Barry Newman's Blog

November 25, 2012

The Sacraments (part XXVI)

Filed under: The Sacraments — barrynewman @ 7:23 pm

The Sacraments, the Gospel and freedom (part 2)

In the New Testament the gospel is referred to in many ways and it is obvious that it contains many facets.  One way of deciding how the gospel is to be understood or not to be understood is to examine how the Greek words, “euaggelion”, often translated “good news”, and “euaggelizomai”, often translated “proclaiming” or “proclaiming the good news” or similar, function in the New Testament. Almost all instances of each of these words relate to that great news concerning the Lord Jesus.

What part do the ceremonies, water baptism and something akin to the Lord’s Supper, play in the glorious and great gospel?  Actually, not at all with respect to “euaggelion.” The noun occurs 75 times in the New Testament but never once in any association with either ceremony.  The verb occurs 52 times in the New Testament and on only one occasion is there any connection being made with it to either of the ceremonies.  In 1 Corinthians 1: 17, Paul writes, “For Christ did not send me to baptize but to preach the gospel.”  The verb “euaggelizomai” is used in conjunction with baptism but in a negative sense!

In the New Testament the greatest concentration of “euaggelion” and “euaggelizomai” taken together occurs in Galatians. This is the letter that is fundamentally concerned with the believers being led into living under a false gospel – a gospel where the observance of the ceremony of circumcision was regarded as mandatory and where the observance of special days also seems to have become extremely important.  It would seem very odd for Paul to write in his letter to the Galatians, that with respect to the gospel, the obligatory observance of water baptism and something akin to the Lord’s Supper were exceptions to his general concern.  Of course, he makes no such statement.  To the contrary, this letter would seem to rule out of order any claims that such ceremonies were necessarily to be observed.

In that letter, Paul writes: “You observe days and months and seasons and years!  I am afraid I have laboured over you in vain” (4: 10, 11). And continues: “For freedom Christ has set us free; stand fast therefore, and do not submit again to a yoke of slavery” (5: 1).  “In Christ Jesus neither circumcision nor uncircumcision is of any avail but faith working through love” (5: 6).  “You were called to freedom brethren; only do not use your freedom as an opportunity for the flesh, but through love be slaves of one another” (5: 13). “Walk by the Spirit and do not gratify the desires of the flesh” (5:16).  “If we live by the Spirit, let us also walk by the Spirit” (5: 25). “Far be it from me to glory except in the cross of our Lord Jesus Christ by which the world has been crucified to me, and I to the world.  Neither circumcision counts for anything, nor uncircumcision, but a new creation (6: 14, 15).  And in another place he writes, “Don’t let anyone judge you with regards to a religious festival, a new moon celebration or a Sabbath day … or by what you eat and drink” (Colossians 2: 16)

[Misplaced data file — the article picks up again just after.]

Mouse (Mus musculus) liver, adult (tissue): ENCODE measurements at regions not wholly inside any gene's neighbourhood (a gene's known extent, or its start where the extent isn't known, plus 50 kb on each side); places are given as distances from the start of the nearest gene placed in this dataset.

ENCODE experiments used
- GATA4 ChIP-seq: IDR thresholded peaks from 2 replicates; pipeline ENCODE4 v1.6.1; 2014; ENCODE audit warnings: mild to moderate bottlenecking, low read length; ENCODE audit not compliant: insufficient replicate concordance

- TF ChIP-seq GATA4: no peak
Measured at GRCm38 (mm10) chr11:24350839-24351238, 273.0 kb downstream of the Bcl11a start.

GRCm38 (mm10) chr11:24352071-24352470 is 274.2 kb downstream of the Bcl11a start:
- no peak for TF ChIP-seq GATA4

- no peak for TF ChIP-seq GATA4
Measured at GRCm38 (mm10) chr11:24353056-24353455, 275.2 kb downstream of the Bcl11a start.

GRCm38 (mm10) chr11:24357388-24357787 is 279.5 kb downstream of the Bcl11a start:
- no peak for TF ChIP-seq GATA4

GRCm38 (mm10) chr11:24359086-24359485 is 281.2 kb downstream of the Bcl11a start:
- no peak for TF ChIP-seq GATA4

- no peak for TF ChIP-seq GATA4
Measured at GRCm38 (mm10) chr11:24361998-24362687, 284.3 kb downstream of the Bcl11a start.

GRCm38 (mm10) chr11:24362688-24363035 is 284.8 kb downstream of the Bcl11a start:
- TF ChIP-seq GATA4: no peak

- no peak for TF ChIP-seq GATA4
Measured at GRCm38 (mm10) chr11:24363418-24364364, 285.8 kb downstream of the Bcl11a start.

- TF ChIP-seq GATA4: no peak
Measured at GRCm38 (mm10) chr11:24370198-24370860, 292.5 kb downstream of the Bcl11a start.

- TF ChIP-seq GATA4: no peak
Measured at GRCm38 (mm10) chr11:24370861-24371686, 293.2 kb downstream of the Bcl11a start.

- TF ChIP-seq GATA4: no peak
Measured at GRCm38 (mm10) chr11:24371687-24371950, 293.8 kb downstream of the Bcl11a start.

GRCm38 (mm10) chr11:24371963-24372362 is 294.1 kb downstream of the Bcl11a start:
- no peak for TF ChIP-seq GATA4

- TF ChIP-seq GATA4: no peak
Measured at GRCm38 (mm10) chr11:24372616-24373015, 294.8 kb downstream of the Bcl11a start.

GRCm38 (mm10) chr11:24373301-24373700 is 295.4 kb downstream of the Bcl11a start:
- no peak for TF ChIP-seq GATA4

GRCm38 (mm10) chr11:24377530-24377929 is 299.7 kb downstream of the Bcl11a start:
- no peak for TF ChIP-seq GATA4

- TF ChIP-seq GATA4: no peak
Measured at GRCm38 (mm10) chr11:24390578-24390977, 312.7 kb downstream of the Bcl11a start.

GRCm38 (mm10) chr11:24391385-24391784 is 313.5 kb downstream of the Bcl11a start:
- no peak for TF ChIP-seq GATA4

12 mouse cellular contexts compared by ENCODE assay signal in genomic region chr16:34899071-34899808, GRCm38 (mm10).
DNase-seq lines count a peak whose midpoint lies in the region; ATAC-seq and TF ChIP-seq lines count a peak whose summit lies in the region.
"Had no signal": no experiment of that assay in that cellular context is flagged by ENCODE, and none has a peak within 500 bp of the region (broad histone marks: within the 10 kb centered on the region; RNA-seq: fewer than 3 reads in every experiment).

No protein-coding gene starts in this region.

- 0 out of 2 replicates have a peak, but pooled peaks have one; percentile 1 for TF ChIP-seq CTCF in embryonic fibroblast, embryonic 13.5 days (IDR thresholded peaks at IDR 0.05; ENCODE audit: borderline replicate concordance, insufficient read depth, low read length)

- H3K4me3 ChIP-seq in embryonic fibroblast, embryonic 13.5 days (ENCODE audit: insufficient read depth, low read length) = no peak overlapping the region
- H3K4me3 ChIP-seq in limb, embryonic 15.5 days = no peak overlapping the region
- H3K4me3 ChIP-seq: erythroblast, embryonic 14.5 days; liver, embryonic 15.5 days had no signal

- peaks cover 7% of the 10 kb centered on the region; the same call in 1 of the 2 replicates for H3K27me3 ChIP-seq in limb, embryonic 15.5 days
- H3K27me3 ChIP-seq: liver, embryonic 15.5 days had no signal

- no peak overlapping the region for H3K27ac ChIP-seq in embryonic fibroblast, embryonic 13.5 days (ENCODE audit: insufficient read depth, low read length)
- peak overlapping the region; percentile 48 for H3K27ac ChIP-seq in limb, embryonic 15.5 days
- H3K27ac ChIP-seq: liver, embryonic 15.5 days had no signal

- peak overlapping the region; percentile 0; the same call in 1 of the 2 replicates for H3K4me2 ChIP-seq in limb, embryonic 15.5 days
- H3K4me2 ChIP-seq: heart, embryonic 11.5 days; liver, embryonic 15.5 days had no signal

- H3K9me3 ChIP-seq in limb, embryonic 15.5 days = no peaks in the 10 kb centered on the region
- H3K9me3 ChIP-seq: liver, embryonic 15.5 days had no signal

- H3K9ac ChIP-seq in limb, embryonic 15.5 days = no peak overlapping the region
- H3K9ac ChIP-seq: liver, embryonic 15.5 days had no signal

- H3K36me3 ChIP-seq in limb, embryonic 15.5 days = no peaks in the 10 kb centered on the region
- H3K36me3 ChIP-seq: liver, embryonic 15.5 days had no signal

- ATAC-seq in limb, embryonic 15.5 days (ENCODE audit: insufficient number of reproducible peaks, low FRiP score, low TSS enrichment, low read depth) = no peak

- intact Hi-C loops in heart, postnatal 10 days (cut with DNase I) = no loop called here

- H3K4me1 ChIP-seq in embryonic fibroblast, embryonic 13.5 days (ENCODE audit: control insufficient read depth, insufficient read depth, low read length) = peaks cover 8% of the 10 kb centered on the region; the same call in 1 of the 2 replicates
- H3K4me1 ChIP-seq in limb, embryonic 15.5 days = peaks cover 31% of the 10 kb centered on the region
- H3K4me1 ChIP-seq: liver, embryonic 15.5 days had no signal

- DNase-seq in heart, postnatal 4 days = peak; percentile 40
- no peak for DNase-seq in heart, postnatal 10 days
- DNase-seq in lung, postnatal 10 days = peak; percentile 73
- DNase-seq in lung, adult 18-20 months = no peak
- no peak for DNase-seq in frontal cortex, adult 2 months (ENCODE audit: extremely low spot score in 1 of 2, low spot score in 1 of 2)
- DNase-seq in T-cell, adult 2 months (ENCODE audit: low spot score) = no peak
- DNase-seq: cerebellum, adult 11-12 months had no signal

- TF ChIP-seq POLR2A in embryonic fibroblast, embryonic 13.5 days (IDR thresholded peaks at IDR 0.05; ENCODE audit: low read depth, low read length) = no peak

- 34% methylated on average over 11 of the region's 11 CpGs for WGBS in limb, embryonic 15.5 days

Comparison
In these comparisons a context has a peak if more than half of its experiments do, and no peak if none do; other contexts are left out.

Indeed, Paul, the learned Jew, once exceedingly zealous for the law and its observance including the observance of its ceremonial aspects proclaims a concept of freedom as an aspect of the gospel that we seem to find great difficulty in comprehending. For Paul it did not matter whether one was circumcised or not.  It did matter if one thought it necessary for acceptance by God. It did not matter whether one observed certain regulations concerning the type of food one ate.  What did matter was the concern one had for the spiritual welfare of a brother. It did not matter whether or not one treated one day differently to another.  But observing them as though such observance was fundamental did matter. The things that Paul considered as of importance were such as “turning to God from idols to serve the living and true God and to wait for his son from heaven, whom he raised from the dead – Jesus who rescues us from the wrath to come” and “admonishing the idle, encouraging the fainthearted, helping the weak, being patient with all the brethren and not repaying evil with evil but always seeking to do good to one another and to all” (1 Thessalonians 1: 9, 10; 5: 14, 15).


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